A former Trump campaign official now spokesman for the US health department sought to change key reports on the coronavirus pandemic, in some cases “openly complaining” that they “would undermine the president’s optimistic messages about the outbreak”, according to internal emails seen by Politico.
The official, Michael Caputo, told the website he was attempting to stymie “ulterior deep state motives in the bowels” of the Centers for Disease Control and Prevention, or CDC.
The news comes after reports that a whistleblower at the Department of Homeland Security said he was told to stop making Donald Trump “look bad”, via reports on Russian election interference.
It also comes as a new book by Bob Woodward details the president’s reasoning behind optimistic messaging about the coronavirus outbreak.
“I wanted to always play it down,” Trump told Woodward in March, more than a month after telling him the virus was “deadly stuff”.
“I still like playing it down, because I don’t want to create a panic.”
Trump’s comments – and Woodward’s decision to save them for his book – caused outcry. According to researchers at Johns Hopkins University in Maryland, 6.4m people have been infected in the US and more than 192,000 have died. Other counts put the death toll over 200,000.
Caputo, who became spokesman for the Department of Health and Human Services in April, is a Republican consultant who worked on the Trump campaign in 2015 and 2016. He has links to Russia, having worked in the country’s energy industry, and to Roger Stone, a Trump ally whose sentence arising from the Russia investigation was commuted by the president.
Politico reported that under Caputo’s direction, CDC Morbidity and Mortality Weekly Reports were subject to “substantial efforts to align … with Trump’s statements, including the president’s claims that fears about the outbreak are overstated, or stop the reports altogether”.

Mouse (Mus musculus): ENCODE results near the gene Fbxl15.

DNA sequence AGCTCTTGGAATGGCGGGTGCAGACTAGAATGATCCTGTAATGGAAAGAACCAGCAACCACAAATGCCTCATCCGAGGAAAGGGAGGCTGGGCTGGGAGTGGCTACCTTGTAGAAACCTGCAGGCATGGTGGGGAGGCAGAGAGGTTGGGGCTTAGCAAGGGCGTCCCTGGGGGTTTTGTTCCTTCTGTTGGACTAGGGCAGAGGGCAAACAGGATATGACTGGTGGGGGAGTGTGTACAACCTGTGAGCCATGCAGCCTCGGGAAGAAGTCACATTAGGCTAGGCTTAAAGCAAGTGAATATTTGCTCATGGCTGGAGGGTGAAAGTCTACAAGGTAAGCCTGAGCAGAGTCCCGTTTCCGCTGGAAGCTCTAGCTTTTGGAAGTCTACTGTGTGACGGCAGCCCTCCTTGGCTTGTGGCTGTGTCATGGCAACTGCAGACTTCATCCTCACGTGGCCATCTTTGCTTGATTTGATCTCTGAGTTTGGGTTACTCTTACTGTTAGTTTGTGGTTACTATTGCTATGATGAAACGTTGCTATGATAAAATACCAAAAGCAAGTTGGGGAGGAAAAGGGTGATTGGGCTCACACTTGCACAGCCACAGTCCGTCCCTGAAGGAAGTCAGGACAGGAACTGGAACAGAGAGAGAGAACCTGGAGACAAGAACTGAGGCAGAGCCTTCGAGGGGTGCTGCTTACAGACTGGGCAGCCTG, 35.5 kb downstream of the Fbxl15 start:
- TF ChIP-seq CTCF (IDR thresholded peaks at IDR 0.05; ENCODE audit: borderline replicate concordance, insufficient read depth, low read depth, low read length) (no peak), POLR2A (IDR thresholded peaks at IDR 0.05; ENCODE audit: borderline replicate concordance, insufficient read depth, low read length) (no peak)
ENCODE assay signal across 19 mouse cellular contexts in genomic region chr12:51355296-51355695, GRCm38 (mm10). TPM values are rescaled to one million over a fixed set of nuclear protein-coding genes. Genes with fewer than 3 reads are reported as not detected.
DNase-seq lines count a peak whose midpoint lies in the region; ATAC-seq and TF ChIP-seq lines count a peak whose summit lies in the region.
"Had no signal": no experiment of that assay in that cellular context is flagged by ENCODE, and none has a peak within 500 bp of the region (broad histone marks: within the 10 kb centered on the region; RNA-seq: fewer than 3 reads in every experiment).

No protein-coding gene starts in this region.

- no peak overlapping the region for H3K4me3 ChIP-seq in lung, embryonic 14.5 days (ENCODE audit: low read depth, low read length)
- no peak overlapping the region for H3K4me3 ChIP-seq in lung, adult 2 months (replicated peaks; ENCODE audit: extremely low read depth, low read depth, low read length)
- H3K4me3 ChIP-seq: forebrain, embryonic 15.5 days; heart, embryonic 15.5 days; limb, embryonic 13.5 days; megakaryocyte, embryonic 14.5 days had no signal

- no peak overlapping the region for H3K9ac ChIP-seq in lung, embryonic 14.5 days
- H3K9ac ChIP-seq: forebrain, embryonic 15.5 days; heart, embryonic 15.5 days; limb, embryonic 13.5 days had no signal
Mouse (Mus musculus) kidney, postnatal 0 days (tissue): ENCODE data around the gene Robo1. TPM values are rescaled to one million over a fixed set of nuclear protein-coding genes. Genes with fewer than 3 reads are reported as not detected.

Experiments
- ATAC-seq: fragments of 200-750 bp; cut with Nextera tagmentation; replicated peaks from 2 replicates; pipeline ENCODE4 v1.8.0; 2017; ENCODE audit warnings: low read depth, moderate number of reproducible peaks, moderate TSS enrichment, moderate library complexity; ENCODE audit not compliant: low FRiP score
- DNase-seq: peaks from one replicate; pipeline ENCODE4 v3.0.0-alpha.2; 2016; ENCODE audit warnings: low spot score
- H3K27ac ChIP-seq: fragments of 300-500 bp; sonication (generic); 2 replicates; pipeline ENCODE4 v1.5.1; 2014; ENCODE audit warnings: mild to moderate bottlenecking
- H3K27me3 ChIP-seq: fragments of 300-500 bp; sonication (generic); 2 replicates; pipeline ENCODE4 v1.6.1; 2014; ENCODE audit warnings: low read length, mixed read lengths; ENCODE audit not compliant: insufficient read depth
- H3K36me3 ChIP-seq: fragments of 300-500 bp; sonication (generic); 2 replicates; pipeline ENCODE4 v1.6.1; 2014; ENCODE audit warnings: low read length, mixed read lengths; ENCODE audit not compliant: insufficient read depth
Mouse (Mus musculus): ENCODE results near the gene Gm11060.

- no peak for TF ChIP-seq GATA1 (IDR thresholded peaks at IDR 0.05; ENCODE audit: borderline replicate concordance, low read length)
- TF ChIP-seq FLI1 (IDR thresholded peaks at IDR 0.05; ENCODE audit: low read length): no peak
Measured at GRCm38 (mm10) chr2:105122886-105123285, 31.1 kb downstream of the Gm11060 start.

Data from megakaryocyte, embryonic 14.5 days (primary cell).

“Caputo and his team have attempted to add caveats to the CDC’s findings,” the website said, “including an effort to retroactively change agency reports that they said wrongly inflated the risks of Covid-19 and should have made clear that Americans sickened by the virus may have been infected because of their own behavior.”
One report Caputo’s team tried to stop, the website said, concerned hydroxychloroquine, an anti-malarial drug which Trump and key aides pushed for use in treatment of Covid-19 but which studies have said can be dangerous. The report was published last week, reportedly after being held for a month because its authors’ political views were in question.
In one August email seen by Politico, another political appointee accused the CDC of writing “hit pieces on the administration” and trying to “hurt the president”.
Caputo told the website: “Buried in this good [CDC] work are sometimes stories which seem to purposefully mislead and undermine the president’s Covid response with what some scientists label as poor scholarship – and others call politics disguised in science.”
He also said: “Our intention is to make sure that evidence, science-based data drives policy through this pandemic – not ulterior deep state motives in the bowels of CDC.”
The “deep state” conspiracy theory, enthusiastically propounded by the president and senior aides, holds that a permanent government of bureaucrats and intelligence officials exists to thwart Trump’s agenda.
Trump recently claimed that the “deep state” was responsible for the Food and Drug Administration delaying approval for unproven Covid therapeutics.
Steve Bannon, a former Trump campaign manager and White House strategist now under indictment for fraud, was a key early proponent of the “deep state” theory.
He is on record saying it is “for nut cases” and “none of this is true”.